The Oregon Supreme Court has ordered that confidential documents related to child sexual abuse accusations among the Boy Scouts of America be unsealed and released to the public.
According to an L.A. Times report this week, there are more than 1,200 documents that fall under this order and it is considered “the first step toward publicly lifting the veil on 20 years of alleged child sexual abuse by troop leaders and others within the organization.”
These documents were used in an Oregon case against the Boy Scouts of America in which one man was awarded $20 million as a victim of sexual abuse during this time with the group as a child in the 1980s. These files, containing nearly 20,000 pages of evidence, contained records of alleged child sexual abuse committed by Scout masters, assistant scout masters, and others from 1965 for a period of about two decades. During the case against the organization that led to a 2010 verdict against it, these records remained sealed.
However, now that it appears these documents will be released to the public, it could lead to a flurry of new accusations against the organization to materialize. It is believed the documents will expose the veil of secrecy the Boy Scouts held for decades regarding accusations of sexual abuse among its leaders, and that it acted just as other groups did who stand similarly accused. Rather than confronting the issue at the time of accusations, the Boy Scouts allegedly began shuffling leaders around the country, or allowed Scout masters to serve other areas despite being alleged to have committed these crimes elsewhere.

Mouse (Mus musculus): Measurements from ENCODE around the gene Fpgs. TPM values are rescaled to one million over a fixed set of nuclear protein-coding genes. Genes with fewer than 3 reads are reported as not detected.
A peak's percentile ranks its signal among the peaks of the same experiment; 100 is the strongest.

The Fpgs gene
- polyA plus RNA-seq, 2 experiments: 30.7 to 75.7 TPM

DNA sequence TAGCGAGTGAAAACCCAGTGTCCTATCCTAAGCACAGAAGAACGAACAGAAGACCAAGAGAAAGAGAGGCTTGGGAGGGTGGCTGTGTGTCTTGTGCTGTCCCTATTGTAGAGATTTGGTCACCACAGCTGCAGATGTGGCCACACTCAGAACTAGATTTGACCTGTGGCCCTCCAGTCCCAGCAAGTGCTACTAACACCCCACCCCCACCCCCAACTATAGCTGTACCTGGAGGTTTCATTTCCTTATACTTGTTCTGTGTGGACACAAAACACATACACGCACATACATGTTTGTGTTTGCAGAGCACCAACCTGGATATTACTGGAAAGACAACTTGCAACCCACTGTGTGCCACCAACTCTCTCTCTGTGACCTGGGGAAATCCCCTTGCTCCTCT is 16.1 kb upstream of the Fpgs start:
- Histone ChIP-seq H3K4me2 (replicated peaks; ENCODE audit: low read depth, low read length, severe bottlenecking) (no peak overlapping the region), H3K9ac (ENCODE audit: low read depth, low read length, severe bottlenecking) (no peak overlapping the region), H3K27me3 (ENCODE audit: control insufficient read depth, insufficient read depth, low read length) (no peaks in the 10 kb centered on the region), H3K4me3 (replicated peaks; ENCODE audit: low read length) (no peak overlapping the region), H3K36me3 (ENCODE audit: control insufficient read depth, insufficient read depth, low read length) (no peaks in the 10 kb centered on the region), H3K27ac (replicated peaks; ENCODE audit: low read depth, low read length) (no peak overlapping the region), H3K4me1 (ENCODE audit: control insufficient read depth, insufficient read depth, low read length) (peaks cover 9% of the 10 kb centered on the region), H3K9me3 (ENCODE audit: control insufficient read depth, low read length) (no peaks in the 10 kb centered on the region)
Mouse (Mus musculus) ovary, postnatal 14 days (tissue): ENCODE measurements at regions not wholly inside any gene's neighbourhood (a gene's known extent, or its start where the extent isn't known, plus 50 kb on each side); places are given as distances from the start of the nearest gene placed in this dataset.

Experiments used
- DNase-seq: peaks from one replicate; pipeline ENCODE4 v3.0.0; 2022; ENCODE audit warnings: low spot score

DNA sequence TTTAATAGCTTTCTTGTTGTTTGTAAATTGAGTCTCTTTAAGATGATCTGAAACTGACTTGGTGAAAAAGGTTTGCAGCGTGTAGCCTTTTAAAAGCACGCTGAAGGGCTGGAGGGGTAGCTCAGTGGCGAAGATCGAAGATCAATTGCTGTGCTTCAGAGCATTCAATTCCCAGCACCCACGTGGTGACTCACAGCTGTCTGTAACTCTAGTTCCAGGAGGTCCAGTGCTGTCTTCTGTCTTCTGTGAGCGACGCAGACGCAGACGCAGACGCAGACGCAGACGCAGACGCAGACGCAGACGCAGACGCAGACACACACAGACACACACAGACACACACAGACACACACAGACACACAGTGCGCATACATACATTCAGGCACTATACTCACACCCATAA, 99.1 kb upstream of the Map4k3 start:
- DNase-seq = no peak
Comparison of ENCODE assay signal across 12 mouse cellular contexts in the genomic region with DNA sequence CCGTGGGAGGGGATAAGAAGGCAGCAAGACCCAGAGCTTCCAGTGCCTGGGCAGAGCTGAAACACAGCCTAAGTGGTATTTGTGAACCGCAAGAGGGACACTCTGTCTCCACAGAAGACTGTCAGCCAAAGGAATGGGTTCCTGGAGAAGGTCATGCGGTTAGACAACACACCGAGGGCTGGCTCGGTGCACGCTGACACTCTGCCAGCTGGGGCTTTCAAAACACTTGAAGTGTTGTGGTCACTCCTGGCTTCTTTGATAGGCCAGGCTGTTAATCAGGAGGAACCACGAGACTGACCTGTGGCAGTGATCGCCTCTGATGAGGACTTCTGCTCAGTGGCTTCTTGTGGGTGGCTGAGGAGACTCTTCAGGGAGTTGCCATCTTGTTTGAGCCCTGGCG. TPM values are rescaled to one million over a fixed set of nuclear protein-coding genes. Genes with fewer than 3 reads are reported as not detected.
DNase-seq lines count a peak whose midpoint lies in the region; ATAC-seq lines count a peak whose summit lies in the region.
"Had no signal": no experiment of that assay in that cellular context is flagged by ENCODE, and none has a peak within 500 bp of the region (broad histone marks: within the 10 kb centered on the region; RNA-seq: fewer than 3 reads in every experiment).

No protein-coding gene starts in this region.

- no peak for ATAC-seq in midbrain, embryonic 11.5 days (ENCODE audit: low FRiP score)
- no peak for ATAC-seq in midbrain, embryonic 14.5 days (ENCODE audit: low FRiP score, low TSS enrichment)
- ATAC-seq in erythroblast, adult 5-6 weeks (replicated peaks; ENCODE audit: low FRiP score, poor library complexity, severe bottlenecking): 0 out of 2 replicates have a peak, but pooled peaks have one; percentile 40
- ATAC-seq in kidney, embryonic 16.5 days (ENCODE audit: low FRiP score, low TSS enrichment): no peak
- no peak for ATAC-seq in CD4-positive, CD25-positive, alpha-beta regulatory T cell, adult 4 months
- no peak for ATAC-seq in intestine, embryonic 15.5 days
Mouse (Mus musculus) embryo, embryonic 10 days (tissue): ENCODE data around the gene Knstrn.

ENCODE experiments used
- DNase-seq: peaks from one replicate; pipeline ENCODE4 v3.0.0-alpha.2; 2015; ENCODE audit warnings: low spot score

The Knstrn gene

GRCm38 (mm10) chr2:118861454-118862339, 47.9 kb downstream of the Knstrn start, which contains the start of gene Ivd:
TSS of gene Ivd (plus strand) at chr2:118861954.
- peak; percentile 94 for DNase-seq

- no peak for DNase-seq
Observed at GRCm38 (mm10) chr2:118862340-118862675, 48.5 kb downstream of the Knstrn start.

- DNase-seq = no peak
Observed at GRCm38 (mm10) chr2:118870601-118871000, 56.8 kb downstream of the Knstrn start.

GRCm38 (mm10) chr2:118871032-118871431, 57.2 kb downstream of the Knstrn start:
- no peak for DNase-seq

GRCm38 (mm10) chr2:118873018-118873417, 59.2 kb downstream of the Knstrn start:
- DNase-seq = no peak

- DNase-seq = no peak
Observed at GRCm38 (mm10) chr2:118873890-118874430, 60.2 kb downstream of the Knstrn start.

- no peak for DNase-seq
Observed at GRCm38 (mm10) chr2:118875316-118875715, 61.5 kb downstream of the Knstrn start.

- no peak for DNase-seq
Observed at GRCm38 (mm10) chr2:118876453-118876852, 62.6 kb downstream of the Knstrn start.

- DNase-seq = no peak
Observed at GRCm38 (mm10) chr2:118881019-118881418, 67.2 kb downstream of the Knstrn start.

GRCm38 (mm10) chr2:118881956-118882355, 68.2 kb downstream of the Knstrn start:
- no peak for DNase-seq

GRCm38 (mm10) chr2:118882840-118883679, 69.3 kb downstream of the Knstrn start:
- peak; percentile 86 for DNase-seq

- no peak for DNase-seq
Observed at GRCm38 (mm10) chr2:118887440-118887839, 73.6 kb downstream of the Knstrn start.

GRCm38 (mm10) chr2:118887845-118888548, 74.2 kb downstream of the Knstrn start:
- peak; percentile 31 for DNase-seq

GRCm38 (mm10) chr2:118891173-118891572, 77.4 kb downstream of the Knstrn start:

Several media outlets petitioned the Oregon Supreme Court to have the records unsealed, a move that was staunchly opposed by Boy Scouts of America. Among the media actively seeking the documents were The Oregonian newspaper, New York Times, and Oregon Public Broadcasting. The Court ruled that names of victims and accusers be redacted before they are released to the public, the L.A. Times report adds.
The Scouts posted a video response to the Court decision at its Web site, including a message from its Chief Executive Robert Mazzuca. In it, he said, “”We’ve kept these files confidential because we believe that victims deserve protection and that confidentiality encourages prompt reporting of questionable behavior. It removes the fear of retribution and assures the victims and their families that they receive the privacy that they deserve.”
An attorney representing the Plaintiff in the 2010 case against Boy Scouts of America said that most victims of sexual abuse during their time with the organization as a child never reported the crimes. The case then was filed on behalf of a Portland, Ore., scout who said argued the organization allowed a known child molester serve in a leadership role with a different troop after being shuffled from the troop where allegations originally surfaced against him.
There are several other cases filed against Boy Scouts of America across the country and many of them depend on the evidence that’s to be released with this latest decision.